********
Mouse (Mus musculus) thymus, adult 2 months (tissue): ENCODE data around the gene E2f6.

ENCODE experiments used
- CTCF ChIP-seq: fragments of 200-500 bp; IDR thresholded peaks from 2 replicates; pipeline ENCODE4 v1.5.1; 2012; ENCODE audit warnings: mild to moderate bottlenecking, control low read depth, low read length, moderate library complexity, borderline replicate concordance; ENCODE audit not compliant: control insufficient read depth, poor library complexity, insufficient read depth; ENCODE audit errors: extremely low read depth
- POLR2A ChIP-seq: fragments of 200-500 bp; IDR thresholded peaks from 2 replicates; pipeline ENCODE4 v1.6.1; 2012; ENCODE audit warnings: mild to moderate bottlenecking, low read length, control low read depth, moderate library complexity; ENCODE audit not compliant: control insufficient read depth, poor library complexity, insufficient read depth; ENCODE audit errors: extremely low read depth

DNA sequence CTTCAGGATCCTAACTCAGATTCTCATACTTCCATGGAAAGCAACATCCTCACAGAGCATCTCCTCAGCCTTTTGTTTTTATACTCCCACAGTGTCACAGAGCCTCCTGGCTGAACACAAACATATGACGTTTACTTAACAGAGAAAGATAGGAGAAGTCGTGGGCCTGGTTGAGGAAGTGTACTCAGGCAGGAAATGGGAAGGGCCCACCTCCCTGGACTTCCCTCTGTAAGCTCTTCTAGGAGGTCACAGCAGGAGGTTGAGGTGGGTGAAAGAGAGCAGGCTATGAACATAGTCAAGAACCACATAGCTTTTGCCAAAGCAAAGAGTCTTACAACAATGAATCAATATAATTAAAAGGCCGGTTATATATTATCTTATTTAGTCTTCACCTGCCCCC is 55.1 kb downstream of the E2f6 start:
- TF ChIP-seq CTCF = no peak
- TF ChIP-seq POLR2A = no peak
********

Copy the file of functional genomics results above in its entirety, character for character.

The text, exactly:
Mouse (Mus musculus) thymus, adult 2 months (tissue): ENCODE data around the gene E2f6.

ENCODE experiments used
- CTCF ChIP-seq: fragments of 200-500 bp; IDR thresholded peaks from 2 replicates; pipeline ENCODE4 v1.5.1; 2012; ENCODE audit warnings: mild to moderate bottlenecking, control low read depth, low read length, moderate library complexity, borderline replicate concordance; ENCODE audit not compliant: control insufficient read depth, poor library complexity, insufficient read depth; ENCODE audit errors: extremely low read depth
- POLR2A ChIP-seq: fragments of 200-500 bp; IDR thresholded peaks from 2 replicates; pipeline ENCODE4 v1.6.1; 2012; ENCODE audit warnings: mild to moderate bottlenecking, low read length, control low read depth, moderate library complexity; ENCODE audit not compliant: control insufficient read depth, poor library complexity, insufficient read depth; ENCODE audit errors: extremely low read depth

DNA sequence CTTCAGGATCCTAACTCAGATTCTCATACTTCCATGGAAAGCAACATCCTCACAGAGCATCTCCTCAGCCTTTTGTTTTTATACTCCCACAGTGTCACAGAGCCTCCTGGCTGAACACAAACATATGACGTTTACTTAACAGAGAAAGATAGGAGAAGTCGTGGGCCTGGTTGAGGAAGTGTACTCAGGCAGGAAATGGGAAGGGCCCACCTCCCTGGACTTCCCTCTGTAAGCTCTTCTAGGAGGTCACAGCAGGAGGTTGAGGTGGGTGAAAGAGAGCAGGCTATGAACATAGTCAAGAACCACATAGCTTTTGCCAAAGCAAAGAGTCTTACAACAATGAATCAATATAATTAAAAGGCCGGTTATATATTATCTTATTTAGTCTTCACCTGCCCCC is 55.1 kb downstream of the E2f6 start:
- TF ChIP-seq CTCF = no peak
- TF ChIP-seq POLR2A = no peak